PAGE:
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Harvard Career Experts Explain How To Write Your Resume

Posted on January 21st, 2021


Harvard Career Experts Explain How To Write Your Resume

The thought of scripting a resume itself is a headache for many. However, it does not have to be so, say Harvard career experts. According to them, the resume shouldn’t be complicated but should be simple and appealing.

Filling all the required information and excluding what’s not necessary should be the running fuel while preparing your resume. They say a resume should be like an esteemed short memoir talking about your professional experience.

The experts further clarified that a resume and a memoir are not the same exactly (resumes should not be scripted in a narrative style), however, both share some resemblances: they speak the facts, distinguish you from others, captivate viewers’ attention and finally highlight qualities that are unique to you.

Here are the essential resume writing tips from them:

  1. Tailor your resume:
  2. The biggest problem hiring managers face when scrutinizing resumes for a given post is: all the resumes look exactly the same, in fact, almost all the candidates’ resumes follow the same pattern and consist of the same jargon. Adding fuel to the fire....this practice is being followed by job seekers even while applying for different posts. In nutshell, candidates are sending the same resume to all jobs. This is what one should not stick to.

    A good resume must be customized to the job type and category of the position that one is applying for. One need not change every small detail but definitely one should make changes to that extent wherein a recruiter can gauge a candidate’s experience and skills needed for the given post.

  3. Include your contact info:
  4. According to the experts, this is 1 of the top 5 resume slipups people make.

    Always make sure that the resume has an updated phone number and email address. They say adding your LinkedIn profile URL or a webpage that shows your talent and work isn’t a bad idea.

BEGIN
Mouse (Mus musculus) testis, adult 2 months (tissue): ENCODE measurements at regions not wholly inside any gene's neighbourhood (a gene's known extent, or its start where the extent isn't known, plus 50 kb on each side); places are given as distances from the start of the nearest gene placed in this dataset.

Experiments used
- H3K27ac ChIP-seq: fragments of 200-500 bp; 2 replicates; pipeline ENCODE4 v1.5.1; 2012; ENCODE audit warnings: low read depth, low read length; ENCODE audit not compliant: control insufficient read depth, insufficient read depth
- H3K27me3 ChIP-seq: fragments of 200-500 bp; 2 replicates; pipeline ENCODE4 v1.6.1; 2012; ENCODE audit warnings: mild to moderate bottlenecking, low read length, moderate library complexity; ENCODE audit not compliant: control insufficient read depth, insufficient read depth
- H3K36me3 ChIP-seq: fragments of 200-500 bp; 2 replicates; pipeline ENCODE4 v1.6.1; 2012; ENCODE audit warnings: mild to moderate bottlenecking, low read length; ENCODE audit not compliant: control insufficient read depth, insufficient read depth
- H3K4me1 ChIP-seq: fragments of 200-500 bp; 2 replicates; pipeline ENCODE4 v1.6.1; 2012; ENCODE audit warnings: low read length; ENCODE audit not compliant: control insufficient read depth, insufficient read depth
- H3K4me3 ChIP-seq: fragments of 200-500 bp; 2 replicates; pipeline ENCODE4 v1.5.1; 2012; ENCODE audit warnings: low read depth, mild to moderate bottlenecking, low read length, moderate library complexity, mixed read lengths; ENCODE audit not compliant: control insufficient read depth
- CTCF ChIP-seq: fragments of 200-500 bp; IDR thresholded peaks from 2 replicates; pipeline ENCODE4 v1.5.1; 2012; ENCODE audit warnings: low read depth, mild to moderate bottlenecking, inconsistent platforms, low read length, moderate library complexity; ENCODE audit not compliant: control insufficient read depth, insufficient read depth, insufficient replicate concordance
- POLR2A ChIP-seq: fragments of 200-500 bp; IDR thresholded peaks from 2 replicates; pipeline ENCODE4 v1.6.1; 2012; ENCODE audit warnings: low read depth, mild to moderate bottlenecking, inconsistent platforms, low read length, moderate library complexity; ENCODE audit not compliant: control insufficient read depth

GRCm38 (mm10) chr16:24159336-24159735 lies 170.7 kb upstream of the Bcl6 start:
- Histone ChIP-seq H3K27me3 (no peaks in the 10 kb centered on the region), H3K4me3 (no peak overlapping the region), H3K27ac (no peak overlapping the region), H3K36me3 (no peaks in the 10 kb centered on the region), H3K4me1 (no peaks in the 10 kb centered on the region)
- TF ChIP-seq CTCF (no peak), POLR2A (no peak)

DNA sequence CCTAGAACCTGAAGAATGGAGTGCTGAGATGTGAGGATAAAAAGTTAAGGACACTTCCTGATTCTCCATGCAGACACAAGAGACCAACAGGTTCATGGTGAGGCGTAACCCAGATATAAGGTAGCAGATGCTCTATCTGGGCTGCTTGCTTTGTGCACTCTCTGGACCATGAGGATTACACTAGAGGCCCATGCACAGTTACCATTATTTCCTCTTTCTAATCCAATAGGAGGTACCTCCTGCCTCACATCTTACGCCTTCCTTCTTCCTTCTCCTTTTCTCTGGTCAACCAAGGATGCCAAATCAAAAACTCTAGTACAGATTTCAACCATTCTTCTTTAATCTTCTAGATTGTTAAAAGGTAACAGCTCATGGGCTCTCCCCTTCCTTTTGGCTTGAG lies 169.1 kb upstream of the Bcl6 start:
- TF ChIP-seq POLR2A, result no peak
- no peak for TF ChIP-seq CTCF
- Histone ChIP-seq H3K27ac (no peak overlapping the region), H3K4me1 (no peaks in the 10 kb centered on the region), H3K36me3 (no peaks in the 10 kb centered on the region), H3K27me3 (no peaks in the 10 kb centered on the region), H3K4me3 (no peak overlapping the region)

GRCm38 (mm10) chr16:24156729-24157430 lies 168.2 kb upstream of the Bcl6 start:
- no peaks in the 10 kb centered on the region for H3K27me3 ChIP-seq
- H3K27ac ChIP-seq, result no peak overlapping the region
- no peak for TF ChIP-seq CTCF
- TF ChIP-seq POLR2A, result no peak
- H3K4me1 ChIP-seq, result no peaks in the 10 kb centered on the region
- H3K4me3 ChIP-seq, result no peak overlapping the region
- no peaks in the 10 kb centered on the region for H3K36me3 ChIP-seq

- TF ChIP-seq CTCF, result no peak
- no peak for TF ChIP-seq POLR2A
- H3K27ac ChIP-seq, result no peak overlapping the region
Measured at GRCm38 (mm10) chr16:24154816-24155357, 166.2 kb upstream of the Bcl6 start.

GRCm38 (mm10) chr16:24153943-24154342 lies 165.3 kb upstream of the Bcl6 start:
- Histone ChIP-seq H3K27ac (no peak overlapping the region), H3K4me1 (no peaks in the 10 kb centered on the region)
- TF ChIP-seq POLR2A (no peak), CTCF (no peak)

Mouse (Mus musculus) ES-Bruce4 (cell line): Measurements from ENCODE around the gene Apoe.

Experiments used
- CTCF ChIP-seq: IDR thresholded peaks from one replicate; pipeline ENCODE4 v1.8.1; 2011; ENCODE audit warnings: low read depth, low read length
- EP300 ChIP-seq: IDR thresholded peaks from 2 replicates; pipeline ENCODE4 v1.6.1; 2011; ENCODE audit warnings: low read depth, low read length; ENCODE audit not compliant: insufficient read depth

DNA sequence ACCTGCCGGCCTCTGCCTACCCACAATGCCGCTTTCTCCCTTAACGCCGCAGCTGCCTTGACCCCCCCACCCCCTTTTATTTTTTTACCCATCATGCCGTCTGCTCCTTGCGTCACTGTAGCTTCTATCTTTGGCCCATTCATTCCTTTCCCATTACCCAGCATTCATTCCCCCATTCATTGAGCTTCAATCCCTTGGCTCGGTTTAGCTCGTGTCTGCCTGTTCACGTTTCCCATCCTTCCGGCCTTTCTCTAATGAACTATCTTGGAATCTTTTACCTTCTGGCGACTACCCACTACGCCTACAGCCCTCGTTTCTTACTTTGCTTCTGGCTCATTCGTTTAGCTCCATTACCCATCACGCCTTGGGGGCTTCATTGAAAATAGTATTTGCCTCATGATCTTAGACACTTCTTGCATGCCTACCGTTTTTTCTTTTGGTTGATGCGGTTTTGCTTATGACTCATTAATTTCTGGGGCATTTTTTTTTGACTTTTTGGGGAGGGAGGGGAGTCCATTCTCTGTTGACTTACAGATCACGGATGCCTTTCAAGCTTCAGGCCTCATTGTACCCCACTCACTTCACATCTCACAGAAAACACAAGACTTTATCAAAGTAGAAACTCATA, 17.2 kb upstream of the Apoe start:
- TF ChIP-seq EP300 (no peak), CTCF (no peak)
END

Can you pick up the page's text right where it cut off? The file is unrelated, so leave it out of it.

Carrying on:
What should not be included:
    • References list: Don’t ever add: “references are available upon request”. As it is hiring managers will ask this, in case you move ahead in the recruitment process.
    • A photo: For many adding a picture has become the need of the hour but not for Harvard experts. They say ones’ selfie game isn’t a matter of concern at all for hiring teams. A photo added in the resume makes it unprofessional and may present unconscious prejudice.
    • Age or gender: Preserve professionalism again!!! It is a resume and definitely not your profile on Tinder.
  5. Make use of action verbs:
  6. Keep in mind, a resume is always marketing material, so stick to the action verbs. Do not use a flowery and poetic types of claims such as “results-oriented,” “excellent communication skills”, “hard worker or “team player”.

    Aim at delivering exact information regarding what you have done in your past capacities that have headed to quantifiable results.

    Here are some action verbs examples that showcase certain skills and qualities:

    Leadership
    • ORGANIZED guest lectures featuring 40+ renowned researchers in sleep medicine
    • COORDINATED online media campaigns for Instagram, Snapchat and Facebook
    • LED more than 20 design projects for social and non-profit organizations in India, the U.S.A, Mexico, Zambia, Australia and Canada
    Communication
    • PRESENTED monthly, quarterly and annual expenditure reports to CEO
    • COLLABORATED with business development heads to restructure product launch release strategy
    • DIRECTED execution of $80 million tech project for 12 key U.S. airports; augmented productivity by 12% and lowered lost baggage expenditure by 8%
    Technical
    • LAUNCHED initial paging network across India; managed and operated customer support team consisting of 60 customer care personnel
    • BUILT a new checked baggage fees structure
    • INSTALLED Android SDK for 40 new hires; trained them on how to use it and explained the organization's computer policies
    Organizational
    • LESSENED application testing time by 40% by automating shorter testing phases for off-cycle projects
    • MONITORED a $1.5 billion yearly IT budget for 2019 and 2020
    • PREPARED performance and sales activity reports; decreased response time by 50%
  7. Dress it well and make it easy to understand:
  8. A hiring manager’s time is scarce, valuable, and clustered. (S)he has no time or sees no point in going through everything that’s present in the resume. Be careful and keen-eyed to highlight needed things and activities on your resume.

    Dos:

    • Be steady in content and format
    • Make sure white space is balanced
    • Use stable spacing, italics, bold, underlining and capitals for emphasis
    • List headers in the order of prominence
    • Within headers, list out information in opposite chronological order (most recent should be listed first)
    • Ensure you are formatting your resume in a way that it gets translated properly when converted into a PDF format
    • See that it is in 1 page, although mid and late-career professionals can make it two pages

    Don’t:

    • Forget to edit
    • Make use of a narrative style
    • Make use of personal pronouns (like “I”)
    • Begin every line with a date
    • Abbreviate
    • Use a complicated template that has too many colors

Follow these expert resume-building tips from the Harvard career experts, make one and upload your resume. Let’s see why your resume shouldn’t get shortlisted.

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